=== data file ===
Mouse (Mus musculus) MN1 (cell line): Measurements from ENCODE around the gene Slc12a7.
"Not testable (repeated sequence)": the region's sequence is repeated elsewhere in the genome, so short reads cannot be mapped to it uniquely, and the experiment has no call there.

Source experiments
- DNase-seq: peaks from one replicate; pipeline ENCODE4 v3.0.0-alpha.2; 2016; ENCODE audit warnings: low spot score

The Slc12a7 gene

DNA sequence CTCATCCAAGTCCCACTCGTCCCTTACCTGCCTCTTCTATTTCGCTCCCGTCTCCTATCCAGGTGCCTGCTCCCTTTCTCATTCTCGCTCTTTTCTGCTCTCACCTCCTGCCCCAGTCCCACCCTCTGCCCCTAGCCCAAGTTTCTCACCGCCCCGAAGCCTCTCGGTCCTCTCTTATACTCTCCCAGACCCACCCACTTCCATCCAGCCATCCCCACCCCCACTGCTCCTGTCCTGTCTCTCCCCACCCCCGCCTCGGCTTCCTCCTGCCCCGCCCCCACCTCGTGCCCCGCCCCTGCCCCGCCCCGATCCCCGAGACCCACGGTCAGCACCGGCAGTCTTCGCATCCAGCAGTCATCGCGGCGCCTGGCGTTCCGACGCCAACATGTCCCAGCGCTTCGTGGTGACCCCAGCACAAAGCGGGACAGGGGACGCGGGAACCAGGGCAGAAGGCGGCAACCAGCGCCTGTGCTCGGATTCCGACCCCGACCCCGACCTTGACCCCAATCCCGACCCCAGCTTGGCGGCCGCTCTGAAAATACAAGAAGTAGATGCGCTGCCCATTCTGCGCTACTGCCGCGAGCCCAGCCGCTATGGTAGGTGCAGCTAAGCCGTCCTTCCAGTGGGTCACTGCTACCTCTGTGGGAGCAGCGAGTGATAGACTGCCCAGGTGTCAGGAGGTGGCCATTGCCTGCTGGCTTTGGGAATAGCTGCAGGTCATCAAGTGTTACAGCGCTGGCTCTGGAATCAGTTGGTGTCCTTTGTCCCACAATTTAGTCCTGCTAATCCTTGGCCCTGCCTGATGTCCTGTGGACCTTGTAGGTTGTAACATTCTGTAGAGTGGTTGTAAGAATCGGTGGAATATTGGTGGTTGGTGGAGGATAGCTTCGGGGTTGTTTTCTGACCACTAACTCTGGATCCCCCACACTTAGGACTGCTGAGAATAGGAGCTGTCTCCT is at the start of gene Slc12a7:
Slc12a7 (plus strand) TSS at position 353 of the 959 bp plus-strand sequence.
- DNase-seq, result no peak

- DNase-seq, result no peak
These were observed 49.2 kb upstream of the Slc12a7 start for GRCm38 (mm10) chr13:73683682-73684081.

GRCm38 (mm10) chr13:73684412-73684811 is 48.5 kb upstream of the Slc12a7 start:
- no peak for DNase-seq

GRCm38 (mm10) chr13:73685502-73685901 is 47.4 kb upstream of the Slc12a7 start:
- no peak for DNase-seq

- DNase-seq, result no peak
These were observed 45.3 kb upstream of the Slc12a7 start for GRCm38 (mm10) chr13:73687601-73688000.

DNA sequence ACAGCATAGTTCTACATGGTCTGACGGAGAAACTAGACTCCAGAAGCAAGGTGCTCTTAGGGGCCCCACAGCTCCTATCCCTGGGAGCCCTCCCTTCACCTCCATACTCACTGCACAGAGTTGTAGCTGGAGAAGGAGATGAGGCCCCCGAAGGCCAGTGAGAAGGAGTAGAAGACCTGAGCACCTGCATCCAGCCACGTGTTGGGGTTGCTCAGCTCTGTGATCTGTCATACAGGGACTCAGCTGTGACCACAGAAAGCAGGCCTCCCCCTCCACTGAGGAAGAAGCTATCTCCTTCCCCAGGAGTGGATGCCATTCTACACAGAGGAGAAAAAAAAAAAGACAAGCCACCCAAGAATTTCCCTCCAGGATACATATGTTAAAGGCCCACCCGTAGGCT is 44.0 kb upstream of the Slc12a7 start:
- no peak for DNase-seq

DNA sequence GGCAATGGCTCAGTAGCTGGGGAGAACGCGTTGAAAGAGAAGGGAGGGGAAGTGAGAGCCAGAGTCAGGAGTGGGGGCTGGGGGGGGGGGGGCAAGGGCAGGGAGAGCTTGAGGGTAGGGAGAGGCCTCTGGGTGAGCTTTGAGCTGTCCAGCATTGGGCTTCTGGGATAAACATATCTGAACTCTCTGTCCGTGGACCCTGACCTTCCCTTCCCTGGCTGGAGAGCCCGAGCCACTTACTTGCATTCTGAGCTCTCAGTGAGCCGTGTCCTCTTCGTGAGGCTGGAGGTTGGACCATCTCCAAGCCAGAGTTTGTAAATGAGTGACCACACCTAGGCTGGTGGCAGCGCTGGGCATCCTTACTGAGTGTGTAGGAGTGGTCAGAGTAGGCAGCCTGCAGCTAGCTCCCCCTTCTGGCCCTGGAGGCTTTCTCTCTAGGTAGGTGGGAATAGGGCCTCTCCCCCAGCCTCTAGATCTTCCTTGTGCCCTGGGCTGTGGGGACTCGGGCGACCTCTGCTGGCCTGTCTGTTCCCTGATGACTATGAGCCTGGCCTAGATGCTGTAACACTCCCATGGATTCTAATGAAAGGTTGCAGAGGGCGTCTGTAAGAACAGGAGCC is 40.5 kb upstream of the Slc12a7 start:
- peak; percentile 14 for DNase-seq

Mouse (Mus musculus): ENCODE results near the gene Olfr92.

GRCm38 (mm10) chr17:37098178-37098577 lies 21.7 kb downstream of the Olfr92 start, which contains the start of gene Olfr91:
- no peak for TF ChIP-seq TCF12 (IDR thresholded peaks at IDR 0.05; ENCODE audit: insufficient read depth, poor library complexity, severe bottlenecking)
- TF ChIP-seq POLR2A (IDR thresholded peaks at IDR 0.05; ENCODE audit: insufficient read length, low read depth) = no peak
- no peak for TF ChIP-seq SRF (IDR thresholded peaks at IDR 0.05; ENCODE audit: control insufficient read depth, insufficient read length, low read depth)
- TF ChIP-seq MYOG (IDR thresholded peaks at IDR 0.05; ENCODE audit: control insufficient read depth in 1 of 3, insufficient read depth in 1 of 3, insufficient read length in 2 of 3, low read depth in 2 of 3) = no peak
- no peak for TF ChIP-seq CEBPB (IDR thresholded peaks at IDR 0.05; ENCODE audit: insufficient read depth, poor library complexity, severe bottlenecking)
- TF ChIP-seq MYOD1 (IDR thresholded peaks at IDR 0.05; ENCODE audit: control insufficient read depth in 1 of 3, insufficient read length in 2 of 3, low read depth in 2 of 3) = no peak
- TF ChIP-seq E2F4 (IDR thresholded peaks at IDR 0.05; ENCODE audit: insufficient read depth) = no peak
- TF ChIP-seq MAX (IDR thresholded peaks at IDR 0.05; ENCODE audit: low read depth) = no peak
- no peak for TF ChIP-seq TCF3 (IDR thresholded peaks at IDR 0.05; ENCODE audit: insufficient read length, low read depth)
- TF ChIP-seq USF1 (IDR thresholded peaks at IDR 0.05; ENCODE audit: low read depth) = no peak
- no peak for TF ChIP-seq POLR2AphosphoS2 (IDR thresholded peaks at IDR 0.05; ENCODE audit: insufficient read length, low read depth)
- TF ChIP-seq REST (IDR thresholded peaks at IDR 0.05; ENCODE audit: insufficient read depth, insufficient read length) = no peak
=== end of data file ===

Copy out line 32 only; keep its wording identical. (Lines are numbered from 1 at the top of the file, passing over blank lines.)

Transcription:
- TF ChIP-seq USF1 (IDR thresholded peaks at IDR 0.05; ENCODE audit: low read depth) = no peak